After reviewing the contentions of the parties and the extensive record, we conclude that the aforementioned facts establish the existence of genuine issues of material fact concerning whether the appellee acted willfully or wantonly towards 13-year-old Michael Lee Brown. We therefore reverse the circuit court's order granting summary judgment on this point.
B.
Evidence of a Dangerous Condition on the Appellee's Property

        A second theory advanced by the appellant is that the allegedly rusty, unmarked chain, stretched by the appellee across the road with the knowledge that trespassing motorcycle riders routinely used the road, constituted a dangerous condition on the appellee's property.
        We have held that when a landowner creates a dangerous condition upon his property that is likely to cause serious bodily injury or death, and the landowner is aware that trespassers intrude into the area where the dangerous condition exists, that the landowner must then exercise due care towards the trespassers. We set forth a four-part test for addressing "dangerous conditions" in Syllabus Point 4 of Huffman v. Appalachian Power Company, 187 W.Va. 1, 415 S.E.2d 145 (1991), where we held:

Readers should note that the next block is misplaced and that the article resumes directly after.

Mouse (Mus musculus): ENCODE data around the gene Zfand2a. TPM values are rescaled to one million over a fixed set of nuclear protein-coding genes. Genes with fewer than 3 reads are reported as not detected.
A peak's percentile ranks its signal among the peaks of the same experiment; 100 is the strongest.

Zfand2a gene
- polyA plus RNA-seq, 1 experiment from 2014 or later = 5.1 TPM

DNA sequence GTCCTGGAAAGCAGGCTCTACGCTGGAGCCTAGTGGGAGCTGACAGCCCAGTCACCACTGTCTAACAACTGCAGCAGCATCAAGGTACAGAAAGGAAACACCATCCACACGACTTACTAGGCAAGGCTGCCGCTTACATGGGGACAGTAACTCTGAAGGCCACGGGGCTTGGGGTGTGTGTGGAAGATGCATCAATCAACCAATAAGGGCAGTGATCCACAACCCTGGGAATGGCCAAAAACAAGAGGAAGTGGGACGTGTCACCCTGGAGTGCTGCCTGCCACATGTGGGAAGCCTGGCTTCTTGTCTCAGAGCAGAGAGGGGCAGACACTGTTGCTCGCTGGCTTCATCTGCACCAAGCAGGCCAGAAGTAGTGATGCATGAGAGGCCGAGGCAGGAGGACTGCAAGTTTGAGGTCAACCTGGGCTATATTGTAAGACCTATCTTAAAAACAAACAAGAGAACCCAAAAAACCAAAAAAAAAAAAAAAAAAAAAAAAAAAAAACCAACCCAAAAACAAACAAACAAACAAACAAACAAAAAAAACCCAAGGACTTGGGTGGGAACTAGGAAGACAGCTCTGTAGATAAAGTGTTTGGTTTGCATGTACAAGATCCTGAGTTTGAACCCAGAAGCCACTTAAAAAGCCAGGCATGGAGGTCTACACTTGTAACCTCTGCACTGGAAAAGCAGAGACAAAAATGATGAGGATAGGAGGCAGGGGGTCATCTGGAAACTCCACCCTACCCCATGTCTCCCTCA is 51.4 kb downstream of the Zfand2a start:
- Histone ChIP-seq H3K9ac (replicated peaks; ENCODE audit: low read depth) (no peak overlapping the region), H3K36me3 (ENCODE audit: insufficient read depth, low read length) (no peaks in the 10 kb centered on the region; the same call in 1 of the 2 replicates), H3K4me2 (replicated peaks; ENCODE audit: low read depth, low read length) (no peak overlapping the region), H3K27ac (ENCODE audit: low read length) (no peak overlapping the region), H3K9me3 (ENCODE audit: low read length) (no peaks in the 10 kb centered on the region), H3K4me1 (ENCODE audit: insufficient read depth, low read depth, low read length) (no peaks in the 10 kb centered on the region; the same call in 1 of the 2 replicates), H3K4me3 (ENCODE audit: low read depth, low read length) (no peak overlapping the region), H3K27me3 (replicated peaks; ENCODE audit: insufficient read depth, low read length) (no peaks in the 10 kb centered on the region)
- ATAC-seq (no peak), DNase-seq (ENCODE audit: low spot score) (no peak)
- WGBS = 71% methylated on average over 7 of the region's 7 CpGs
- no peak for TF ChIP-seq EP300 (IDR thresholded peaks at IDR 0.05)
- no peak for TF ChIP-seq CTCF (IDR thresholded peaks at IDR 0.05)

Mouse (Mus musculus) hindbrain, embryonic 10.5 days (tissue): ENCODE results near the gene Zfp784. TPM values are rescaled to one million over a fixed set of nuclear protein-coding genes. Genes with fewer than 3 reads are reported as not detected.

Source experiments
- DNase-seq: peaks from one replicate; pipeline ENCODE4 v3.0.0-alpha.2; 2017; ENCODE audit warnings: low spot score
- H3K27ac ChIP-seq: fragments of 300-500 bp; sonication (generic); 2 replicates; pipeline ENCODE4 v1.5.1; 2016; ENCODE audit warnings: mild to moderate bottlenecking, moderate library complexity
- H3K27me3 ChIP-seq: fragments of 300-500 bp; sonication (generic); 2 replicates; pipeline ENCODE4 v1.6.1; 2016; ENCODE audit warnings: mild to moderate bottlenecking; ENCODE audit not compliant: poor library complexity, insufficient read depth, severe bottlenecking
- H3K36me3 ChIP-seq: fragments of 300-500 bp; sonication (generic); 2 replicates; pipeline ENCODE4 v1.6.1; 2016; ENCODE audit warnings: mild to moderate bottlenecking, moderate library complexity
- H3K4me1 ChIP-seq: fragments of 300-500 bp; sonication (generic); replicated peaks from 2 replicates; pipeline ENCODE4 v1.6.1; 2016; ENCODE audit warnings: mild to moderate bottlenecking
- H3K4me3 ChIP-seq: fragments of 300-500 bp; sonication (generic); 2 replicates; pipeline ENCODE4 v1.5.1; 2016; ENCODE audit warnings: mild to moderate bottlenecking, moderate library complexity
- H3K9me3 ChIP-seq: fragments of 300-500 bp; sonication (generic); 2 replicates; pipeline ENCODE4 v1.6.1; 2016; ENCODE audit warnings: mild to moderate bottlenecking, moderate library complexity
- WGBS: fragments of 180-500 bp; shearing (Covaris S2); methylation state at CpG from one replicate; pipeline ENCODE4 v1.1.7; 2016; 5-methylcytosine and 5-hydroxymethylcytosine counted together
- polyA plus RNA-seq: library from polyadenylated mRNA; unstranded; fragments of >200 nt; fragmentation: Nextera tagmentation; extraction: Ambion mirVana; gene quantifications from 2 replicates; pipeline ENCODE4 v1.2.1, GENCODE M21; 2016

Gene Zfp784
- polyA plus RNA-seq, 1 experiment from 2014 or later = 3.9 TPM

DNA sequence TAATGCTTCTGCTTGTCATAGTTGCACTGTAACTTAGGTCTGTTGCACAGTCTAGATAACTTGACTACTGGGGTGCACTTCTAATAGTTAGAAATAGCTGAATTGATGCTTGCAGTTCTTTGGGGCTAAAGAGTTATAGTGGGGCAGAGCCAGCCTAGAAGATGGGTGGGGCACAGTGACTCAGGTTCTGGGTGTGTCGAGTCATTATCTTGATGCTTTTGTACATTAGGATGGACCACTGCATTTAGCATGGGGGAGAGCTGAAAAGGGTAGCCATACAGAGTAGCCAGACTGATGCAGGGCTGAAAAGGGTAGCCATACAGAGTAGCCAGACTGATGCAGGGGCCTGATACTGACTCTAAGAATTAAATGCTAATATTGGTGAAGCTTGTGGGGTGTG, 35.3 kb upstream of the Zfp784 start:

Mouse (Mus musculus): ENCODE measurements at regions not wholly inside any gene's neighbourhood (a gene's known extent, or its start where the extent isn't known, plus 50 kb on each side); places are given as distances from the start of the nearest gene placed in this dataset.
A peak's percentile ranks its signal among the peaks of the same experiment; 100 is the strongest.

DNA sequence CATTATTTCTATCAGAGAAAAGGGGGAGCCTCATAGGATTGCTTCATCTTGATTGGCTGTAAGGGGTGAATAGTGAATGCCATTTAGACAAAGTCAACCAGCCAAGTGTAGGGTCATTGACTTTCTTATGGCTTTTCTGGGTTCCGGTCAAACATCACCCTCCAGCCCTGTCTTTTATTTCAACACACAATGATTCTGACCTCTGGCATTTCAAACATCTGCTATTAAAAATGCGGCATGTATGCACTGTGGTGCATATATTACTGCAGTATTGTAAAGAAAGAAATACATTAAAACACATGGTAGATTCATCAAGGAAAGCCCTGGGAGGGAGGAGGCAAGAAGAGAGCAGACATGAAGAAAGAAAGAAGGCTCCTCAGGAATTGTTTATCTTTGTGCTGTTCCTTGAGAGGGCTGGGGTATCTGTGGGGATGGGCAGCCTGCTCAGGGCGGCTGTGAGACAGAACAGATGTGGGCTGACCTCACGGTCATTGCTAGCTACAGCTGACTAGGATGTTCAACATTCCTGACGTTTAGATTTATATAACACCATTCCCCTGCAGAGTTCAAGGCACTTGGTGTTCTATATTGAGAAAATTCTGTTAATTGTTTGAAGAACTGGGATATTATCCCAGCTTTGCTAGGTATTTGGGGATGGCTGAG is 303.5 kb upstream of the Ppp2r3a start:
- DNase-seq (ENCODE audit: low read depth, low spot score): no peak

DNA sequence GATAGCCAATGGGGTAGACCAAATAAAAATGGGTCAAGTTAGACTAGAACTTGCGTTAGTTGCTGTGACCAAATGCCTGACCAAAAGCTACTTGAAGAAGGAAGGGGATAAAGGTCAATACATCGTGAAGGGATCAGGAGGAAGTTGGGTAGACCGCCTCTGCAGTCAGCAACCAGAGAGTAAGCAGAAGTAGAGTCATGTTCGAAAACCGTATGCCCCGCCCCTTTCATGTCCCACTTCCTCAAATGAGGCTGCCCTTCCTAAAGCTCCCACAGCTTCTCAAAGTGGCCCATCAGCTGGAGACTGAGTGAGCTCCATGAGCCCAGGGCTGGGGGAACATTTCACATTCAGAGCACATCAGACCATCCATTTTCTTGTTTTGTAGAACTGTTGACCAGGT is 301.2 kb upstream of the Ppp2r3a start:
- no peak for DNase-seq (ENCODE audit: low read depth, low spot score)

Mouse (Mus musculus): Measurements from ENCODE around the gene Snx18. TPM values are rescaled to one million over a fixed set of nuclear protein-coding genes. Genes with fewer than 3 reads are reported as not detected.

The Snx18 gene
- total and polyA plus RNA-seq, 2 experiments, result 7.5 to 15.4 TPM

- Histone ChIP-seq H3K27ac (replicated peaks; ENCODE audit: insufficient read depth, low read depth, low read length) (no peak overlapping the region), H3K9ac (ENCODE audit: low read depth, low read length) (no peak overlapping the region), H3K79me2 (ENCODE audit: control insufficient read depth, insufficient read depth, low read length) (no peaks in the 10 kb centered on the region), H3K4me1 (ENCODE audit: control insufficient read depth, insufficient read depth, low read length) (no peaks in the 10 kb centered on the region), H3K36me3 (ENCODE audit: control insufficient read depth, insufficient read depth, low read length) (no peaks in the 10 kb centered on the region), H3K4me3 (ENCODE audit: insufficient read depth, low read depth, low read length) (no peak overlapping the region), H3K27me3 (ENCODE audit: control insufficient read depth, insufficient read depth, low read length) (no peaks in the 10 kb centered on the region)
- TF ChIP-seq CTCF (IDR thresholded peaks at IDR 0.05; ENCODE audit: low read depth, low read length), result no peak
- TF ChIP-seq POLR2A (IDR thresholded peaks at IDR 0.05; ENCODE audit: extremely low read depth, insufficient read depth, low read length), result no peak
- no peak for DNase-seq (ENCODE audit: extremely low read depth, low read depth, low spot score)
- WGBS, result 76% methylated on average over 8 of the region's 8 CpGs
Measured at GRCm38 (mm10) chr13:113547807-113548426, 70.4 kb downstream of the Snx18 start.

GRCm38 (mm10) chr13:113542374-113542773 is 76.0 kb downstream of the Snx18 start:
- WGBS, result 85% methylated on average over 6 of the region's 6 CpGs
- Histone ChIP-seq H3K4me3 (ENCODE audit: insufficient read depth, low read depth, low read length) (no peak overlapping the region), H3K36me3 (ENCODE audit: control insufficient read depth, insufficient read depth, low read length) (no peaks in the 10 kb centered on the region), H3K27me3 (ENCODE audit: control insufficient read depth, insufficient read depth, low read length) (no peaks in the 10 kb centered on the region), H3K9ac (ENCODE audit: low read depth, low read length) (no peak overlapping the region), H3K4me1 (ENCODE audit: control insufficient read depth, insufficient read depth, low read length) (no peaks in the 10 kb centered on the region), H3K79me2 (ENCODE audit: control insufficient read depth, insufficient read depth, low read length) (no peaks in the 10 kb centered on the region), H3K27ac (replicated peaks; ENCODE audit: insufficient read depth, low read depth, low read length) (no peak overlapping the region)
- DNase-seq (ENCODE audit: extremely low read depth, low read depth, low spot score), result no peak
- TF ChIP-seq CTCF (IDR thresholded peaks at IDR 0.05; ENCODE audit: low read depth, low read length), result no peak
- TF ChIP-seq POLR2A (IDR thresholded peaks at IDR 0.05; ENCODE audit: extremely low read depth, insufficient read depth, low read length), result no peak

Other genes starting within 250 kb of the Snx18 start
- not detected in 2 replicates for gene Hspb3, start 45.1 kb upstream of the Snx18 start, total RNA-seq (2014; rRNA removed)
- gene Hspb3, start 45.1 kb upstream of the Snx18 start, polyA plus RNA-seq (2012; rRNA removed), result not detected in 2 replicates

For a trespasser to establish liability against the possessor of property who has created or maintains a highly dangerous condition or instrumentality upon the property, the following conditions must be met: (1) the possessor must know, or from facts within his knowledge should know, that trespassers constantly intrude in the area where the dangerous condition is located; (2) the possessor must be aware that the condition is likely to cause serious bodily injury or death to such trespassers; (3) the condition must be such that the possessor has reason to believe trespassers will not discover it; and, (4), in that event, the possessor must have failed to exercise reasonable care to adequately warn the trespassers of the condition.